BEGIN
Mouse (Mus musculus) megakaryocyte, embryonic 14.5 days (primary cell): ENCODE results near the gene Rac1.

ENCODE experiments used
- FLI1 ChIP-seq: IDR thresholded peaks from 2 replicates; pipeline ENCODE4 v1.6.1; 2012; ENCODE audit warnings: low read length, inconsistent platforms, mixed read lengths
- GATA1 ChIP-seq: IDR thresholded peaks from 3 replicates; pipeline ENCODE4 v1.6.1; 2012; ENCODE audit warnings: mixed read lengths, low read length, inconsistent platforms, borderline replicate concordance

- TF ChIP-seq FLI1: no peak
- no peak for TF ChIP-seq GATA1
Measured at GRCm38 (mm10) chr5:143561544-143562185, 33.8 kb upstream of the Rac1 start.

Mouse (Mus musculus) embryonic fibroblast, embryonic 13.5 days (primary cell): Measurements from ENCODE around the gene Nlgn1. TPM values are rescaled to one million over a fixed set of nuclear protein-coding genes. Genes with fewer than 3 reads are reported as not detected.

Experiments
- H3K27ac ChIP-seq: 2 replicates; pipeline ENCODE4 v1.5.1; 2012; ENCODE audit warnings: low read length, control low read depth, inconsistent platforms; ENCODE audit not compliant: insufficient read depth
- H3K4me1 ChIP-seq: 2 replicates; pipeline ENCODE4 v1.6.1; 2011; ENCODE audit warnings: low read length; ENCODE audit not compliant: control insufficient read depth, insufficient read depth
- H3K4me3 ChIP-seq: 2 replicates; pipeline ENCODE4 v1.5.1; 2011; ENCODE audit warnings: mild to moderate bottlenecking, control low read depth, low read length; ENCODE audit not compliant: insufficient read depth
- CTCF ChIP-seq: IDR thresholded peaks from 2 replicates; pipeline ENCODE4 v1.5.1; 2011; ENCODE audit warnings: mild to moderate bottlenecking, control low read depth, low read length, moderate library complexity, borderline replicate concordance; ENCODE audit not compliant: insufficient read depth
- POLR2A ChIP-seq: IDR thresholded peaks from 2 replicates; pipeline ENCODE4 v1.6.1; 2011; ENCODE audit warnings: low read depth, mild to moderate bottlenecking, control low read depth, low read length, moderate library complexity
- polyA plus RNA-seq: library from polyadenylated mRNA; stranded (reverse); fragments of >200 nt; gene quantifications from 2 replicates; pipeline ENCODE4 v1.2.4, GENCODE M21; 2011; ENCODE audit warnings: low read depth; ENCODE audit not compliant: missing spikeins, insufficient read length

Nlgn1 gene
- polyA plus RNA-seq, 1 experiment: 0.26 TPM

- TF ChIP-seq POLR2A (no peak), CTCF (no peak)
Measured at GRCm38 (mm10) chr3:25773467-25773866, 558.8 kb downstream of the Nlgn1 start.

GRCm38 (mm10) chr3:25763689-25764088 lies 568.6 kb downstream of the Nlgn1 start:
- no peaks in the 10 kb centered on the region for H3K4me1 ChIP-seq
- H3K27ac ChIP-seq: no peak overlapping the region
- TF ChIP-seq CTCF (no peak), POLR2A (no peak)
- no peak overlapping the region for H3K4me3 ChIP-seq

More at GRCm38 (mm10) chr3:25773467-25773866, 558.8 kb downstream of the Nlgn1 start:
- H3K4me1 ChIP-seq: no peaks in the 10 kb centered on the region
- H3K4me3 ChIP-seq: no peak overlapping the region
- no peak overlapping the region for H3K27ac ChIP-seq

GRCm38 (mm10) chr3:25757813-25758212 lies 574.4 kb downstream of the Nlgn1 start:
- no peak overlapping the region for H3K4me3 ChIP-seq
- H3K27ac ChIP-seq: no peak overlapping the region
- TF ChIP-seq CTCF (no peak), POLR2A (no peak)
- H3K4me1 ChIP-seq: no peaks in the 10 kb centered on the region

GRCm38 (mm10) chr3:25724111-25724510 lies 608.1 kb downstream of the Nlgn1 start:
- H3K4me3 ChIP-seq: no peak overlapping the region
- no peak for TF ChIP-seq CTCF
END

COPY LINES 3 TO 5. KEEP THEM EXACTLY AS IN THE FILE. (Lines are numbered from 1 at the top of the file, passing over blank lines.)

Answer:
- FLI1 ChIP-seq: IDR thresholded peaks from 2 replicates; pipeline ENCODE4 v1.6.1; 2012; ENCODE audit warnings: low read length, inconsistent platforms, mixed read lengths
- GATA1 ChIP-seq: IDR thresholded peaks from 3 replicates; pipeline ENCODE4 v1.6.1; 2012; ENCODE audit warnings: mixed read lengths, low read length, inconsistent platforms, borderline replicate concordance

- TF ChIP-seq FLI1: no peak